How do I Choose a Cardiology College?

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  • Written By: wiseGEEK Writer
  • Edited By: O. Wallace
  • Last Modified Date: 03 August 2019
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A cardiology college could have several definitions, which need to be explained before choosing to join one can be considered. This term could refer to a college or school people attend to learn some of the finer points of cardiology if they are becoming nurse practitioners or nurse specialists, physician assistants, or technicians and technologists in things like echocardiography. There is no such school for the pediatric cardiologist, cardiologist, and cardiothoracic surgeon, though these doctors pick a medical school after attending college, and then apply for a residency/fellowship in their specialties. Another definition of cardiology college is a medical association, something some technicians/technologists, nurses, nurse practitioners, physician assistants, and cardiologists or surgeons might join while still studying or after gaining licensure and board certification.

In the first context defined, the cardiology college would refer to any school that offered cardiology subjects. People could determine which schools might be the most attractive by looking at school reputation, interviewing with schools, and deciding which ones have the most attractive programs and will provide the best training. There are fortunately many excellent colleges and/or some trade and vocation schools that may offer training for many different positions in the cardiology field.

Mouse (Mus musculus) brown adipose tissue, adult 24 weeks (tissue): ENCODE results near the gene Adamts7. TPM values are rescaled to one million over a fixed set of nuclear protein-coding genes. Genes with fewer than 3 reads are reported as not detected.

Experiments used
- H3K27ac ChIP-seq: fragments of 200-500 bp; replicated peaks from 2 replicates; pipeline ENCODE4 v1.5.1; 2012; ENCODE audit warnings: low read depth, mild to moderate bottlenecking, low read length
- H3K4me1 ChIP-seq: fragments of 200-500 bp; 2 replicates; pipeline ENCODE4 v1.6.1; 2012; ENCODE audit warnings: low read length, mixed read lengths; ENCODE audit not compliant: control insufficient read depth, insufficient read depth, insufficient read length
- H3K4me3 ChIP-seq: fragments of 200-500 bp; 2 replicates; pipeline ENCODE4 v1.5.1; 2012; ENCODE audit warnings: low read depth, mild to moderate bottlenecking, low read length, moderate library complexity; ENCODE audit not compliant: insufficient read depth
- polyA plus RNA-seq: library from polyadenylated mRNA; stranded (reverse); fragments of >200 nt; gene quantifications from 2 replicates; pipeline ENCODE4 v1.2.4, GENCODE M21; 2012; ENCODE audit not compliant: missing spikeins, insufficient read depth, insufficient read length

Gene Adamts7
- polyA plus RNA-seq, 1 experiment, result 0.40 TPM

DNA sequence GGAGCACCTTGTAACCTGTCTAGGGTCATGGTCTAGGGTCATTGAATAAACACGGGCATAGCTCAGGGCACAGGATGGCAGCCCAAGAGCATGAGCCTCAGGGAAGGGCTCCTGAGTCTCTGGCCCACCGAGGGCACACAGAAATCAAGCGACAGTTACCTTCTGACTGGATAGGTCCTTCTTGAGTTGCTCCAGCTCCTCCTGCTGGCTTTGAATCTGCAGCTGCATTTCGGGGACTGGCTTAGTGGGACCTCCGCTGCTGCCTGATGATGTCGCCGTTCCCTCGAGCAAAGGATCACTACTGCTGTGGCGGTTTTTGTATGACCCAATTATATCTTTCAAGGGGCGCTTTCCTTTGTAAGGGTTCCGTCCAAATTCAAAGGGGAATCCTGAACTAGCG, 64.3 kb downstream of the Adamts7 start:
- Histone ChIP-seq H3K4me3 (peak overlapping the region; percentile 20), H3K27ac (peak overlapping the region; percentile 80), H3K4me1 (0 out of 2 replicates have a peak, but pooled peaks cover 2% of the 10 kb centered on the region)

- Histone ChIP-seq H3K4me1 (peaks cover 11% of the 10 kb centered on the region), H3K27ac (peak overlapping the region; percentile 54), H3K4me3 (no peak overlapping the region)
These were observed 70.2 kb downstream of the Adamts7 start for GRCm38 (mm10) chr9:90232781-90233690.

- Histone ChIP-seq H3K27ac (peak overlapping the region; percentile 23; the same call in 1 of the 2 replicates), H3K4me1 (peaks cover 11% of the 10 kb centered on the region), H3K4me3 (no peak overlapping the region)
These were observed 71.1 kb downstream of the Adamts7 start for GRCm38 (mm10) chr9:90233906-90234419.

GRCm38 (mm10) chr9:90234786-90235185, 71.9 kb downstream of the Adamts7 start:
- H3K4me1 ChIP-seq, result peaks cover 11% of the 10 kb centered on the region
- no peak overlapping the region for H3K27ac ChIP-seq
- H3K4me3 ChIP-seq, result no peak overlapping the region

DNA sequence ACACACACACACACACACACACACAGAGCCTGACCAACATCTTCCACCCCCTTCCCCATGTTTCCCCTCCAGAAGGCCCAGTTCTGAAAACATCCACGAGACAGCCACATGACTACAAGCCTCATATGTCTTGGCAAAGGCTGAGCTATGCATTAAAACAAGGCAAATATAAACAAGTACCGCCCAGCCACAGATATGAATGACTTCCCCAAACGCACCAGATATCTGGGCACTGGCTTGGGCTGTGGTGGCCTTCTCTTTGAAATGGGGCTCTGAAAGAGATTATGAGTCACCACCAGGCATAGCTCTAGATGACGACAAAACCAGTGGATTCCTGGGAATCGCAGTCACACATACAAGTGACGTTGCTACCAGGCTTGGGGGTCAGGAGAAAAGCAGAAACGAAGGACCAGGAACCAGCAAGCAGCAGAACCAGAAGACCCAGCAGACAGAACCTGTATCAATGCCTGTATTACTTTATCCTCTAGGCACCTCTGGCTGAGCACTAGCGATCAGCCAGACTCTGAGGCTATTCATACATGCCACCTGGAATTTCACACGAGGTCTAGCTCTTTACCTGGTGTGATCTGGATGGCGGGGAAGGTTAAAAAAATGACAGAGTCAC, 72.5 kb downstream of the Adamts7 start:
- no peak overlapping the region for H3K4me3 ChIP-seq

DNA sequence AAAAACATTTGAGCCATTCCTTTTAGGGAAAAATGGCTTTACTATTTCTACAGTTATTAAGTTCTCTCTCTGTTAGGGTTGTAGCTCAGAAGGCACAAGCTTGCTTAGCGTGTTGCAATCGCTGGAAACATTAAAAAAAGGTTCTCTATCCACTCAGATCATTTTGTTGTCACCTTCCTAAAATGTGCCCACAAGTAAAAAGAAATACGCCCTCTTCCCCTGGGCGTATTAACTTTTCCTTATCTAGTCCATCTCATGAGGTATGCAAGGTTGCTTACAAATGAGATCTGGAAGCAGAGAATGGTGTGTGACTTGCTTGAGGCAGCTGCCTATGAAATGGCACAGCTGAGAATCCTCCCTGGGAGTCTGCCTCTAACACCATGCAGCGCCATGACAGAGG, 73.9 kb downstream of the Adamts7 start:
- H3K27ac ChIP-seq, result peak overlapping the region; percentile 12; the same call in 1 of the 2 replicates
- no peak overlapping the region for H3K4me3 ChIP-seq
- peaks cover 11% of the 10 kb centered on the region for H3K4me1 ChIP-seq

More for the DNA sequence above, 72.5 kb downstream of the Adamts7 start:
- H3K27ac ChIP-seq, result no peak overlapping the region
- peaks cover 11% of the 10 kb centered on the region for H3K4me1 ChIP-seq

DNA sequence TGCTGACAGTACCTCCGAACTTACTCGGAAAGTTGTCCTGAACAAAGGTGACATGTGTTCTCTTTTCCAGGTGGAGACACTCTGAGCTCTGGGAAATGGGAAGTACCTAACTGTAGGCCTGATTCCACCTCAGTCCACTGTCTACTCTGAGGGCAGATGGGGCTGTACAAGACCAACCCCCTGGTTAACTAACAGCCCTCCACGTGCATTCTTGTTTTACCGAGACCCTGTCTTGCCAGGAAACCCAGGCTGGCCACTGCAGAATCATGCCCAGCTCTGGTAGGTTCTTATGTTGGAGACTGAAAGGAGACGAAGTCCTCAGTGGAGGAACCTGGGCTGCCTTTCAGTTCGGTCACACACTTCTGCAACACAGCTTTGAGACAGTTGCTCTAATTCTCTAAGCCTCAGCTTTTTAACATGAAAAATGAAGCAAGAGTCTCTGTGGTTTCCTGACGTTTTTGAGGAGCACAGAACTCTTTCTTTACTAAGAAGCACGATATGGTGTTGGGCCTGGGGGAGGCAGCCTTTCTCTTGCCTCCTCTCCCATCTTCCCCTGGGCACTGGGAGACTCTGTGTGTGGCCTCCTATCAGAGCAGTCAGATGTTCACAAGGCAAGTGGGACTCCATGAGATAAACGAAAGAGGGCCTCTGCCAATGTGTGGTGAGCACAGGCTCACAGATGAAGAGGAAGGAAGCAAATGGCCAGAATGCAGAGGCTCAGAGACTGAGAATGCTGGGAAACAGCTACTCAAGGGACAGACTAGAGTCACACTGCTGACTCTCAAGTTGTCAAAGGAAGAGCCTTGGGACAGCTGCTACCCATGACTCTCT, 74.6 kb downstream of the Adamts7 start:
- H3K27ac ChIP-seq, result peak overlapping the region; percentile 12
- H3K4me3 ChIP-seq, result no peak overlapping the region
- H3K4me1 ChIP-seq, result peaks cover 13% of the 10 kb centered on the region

As stated, doctors who want to specialize in either surgical or medical cardiology do not attend a cardiology college per se. Rather, they get an undergraduate degree, and then apply to medical school, which may be part of a larger college. After graduation from medical school, a doctor can specialize and look for residencies or fellowships that will continue training so that the doctor learns the finer points of medical treatment and can pass board examinations.

Many specialists then choose to join a cardiology college or association that may have many potential services. Organizations like the American College of Cardiology (ACC), the European Society of Cardiology, the American Society of Echocardiography and the Association for European Paediatric Cardiology are all potentials depending on interest and area of medicine. Sometimes membership in these colleges might confer special benefits. For instance, a physician member of the ACC can become a fellow of the college and use F.A.C.C. as part of his or her official title. Others are less interested in the additional designation but may want to keep abreast of current studies and ideas on best practices that may be published in journals produced by each association, which are usually accessible with membership.

Which cardiology college or association to join ultimately rests with each individual, and it should be noted that membership in these associations may not be limited to doctors. Many different people working in various aspects of cardiology are able to join the ACC and other groups, provided they have letters of recommendation and a certain level of skill or credentialing in their profession. Even doctors who have not yet passed board exams and are completing a fellowship could be eligible to join a cardiology college, giving them access to conferences, literature, and all material the organization provides.

It probably makes most sense to belong to the cardiology college that most represents interest in the field and location. It’s likely an American doctor would want to be part of the ACC, which also has state chapters. The European doctor conversely would probably find the European Society of Cardiology a better home. Some doctors belong to both, and membership in multiple organizations is quite common.



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